Friday, May 28, 2021

Waiting Room: 2

I was in a new waiting room with my son, waiting for (yet another) evaluation for speech therapy, when I notice her.  A woman, somewhere in age between me and my parents (masks make it hard for me to really tell these days) with long blonde hair... who was *fixated* on my son.  

He was playing with one of those "bead maze" toys that I'm convinced they hand out along with a diploma when a person graduates with a medical degree. I was getting some paperwork sorted out at the front desk when she started talking to him. 

"What about the green bead," she asked.  "Can you move that one?" 

I turned around to look.  My son studied her for a second, then dutifully moved the green bead. I could see her eyes smiling over her mask.  I finished my paperwork and headed back to my seat, when suddenly a loud voice trumpets from the hallway off of the waiting room.  

"MAMA!"

A boy, all legs, and probably about 13-years-old, bounds in the direction of the woman. 

"Hey, buddy!  How'd it go?" she asks with those smiling eyes. 

I tried to respectfully ignore their conversation at that point, but I will confess that I had one terrible thought: I don't want to be in this room when my son is 13.  God, please don't let me still be in this room in 8 years.  

Now I understood why she was looking at my son the way she did.  The reminiscing and nostalgia that many parents feel as their kids age, of course.  But I'm also convinced that she was remembering. Remembering the beginning of her special needs journey.  Remembering her own son playing with the "bead maze."  Remembering when their biggest issues were how to properly hold a pencil, how to find the words to interact with friends and teachers, and how to use your voice to let others know what's upsetting you.     

I wonder if she thought she'd still be in the waiting room when he reached junior high.  

But my next thought, after my shameful gut reaction, was about that "MAMA!"

If we weren't in this waiting room... would she still be getting that joyful greeting from her teenager? Probably not.  

Maybe I do want to be in this room with my son a little longer. 

Maybe I'll take that slower start, those endless IEP meetings, the unceasing worry about how he'll be treated by his classmates as he ages.  Maybe that's a fair trade for a little more time spent as the center of his world. A quid pro quo to hold off those teenage eyerolls for a few extra years.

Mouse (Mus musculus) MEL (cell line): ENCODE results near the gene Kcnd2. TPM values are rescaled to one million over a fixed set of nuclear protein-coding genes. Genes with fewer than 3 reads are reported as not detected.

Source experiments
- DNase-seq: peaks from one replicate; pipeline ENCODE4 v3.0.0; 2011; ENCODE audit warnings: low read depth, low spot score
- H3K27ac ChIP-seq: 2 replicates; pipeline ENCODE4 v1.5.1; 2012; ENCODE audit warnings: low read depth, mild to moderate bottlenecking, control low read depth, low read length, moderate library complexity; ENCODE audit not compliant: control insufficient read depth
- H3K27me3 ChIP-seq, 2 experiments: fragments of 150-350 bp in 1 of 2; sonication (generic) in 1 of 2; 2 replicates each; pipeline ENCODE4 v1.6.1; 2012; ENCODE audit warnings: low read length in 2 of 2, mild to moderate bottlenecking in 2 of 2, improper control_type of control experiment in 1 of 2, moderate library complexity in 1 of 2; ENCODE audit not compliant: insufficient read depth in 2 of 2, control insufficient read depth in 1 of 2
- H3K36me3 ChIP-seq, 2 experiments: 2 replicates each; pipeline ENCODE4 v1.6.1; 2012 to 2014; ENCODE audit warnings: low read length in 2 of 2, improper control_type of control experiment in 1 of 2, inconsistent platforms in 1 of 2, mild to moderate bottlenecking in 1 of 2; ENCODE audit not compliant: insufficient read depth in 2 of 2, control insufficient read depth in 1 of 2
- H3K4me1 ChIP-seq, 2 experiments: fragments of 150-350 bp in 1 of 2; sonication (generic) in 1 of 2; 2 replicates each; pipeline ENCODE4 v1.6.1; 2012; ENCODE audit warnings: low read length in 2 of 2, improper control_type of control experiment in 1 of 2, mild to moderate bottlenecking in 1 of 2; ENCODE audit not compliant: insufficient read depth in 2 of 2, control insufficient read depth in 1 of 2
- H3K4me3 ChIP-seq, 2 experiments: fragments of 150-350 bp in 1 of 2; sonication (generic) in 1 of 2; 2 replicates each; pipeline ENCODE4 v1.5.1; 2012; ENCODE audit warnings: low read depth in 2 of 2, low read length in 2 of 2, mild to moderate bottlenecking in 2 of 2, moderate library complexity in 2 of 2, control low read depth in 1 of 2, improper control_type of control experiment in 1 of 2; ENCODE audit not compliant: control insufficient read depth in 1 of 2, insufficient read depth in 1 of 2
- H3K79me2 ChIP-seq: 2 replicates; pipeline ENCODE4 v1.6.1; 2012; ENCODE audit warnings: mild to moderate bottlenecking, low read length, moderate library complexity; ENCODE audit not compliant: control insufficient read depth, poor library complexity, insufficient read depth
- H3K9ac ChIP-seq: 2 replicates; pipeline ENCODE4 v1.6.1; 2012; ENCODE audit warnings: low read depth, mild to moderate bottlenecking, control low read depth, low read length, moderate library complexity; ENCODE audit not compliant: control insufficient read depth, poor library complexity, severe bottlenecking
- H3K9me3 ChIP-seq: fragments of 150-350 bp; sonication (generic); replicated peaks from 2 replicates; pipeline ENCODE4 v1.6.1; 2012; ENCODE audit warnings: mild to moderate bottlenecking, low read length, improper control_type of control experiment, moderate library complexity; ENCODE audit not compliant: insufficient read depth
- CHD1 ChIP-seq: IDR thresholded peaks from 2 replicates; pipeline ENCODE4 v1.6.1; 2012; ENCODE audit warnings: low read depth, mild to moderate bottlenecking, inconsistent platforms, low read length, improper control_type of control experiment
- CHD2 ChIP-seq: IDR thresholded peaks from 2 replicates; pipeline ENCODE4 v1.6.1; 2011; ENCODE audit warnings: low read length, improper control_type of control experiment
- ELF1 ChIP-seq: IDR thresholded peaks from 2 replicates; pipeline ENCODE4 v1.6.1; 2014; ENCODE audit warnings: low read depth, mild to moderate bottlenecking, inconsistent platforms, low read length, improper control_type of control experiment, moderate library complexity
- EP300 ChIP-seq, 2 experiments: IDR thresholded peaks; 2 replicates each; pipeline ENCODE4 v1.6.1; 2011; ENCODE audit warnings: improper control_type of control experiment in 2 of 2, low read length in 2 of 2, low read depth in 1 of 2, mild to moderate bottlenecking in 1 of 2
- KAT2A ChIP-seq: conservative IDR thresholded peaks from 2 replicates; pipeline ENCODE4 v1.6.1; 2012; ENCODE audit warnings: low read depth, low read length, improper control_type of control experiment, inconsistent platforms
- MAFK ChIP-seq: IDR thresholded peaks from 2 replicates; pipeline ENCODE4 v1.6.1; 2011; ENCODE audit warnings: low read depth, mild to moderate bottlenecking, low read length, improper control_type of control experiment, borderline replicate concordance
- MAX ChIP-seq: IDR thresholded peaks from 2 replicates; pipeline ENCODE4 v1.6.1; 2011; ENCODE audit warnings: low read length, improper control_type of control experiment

They walk out the door into the rain, and I'm watching her son jump in puddles and laugh.  

Yeah, I'll think I'll keep coming to this waiting room for a few more years.  

Wednesday, March 31, 2021

Treehouse Memories

I want text you so much that I'm fighting back tears... and I've never texted you before in my life.

It happened during those early hours of the morning when it feels like my son wants to cram in way too many activities while I'm still half asleep. This time, he built a creation out of Legos that kind of looked like a treehouse.  As he yelled, "Treehouse!" over and over in a melodic way...  a moment from the early 90s hit me like a truck.

We're sitting in your childhood home, booting up your DOS computer to play THE TREEHOUSE.  I can't say that I remember the actual gameplay almost 30 years later, but the theme song resurfaces in my brain like I heard it last week:

 🎵 "Hanging out... at the Treehouse!  Hanging out... at the Treehouse!"  🎵

I wish I could text and ask you if you remember that game. I feel like you would, and you'd probably remember way more details than I do.  


I'd also ask if you remembered playing that "Are You Afraid of the Dark" game that I don't think you really liked, but that you'd agree to play because *I* wanted to play it (and be terrified by it at the same time.) Or I'd ask if you remember that game where we were supposed to be surgeons and follow directions to do medical procedures?  ("Life and Death" or something like that?) My strongest memory of that computer game is when you jokingly carved your name into the patient's forehead and then the game called you a "quack" and we lost.  

I'd like to imagine us making each other "LOL" via text message this morning. 

To be honest, I just like to imagine that we'd still be friends.  

I got together with some of our mutual friends from high school the other day.  I masked up, and took my kids to a park to play with their kids.  (The four of us have 9 kids now, can you believe that?) Would you have been there if you could have been?  Would the kids have been excited to see "silly Aunt Jess?" Would they have begged you to chase them around and growl like a monster? 

It feels odd to miss you during my current season of motherhood, seeing as you were never a mother yourself.  I don't really even remember you babysitting. It's also so strange to have this longing to text you (because it's hard to find a quiet moment to talk on the phone these days) when I didn't even own a cell phone until about 8 months after you passed away.

But in the 17 years since you've been gone, I've learned to let the emotions come.  The happy, the sad, and even the ones that don't really make sense.  Today, I'll build Lego creations with my son.  I'll do a load (or two) of tiny laundry.  I'll put your photo on Facebook and let other people see your face and remember you in their own way.  

And I'll miss our carefree days of hanging out "at the treehouse" a little bit more than usual.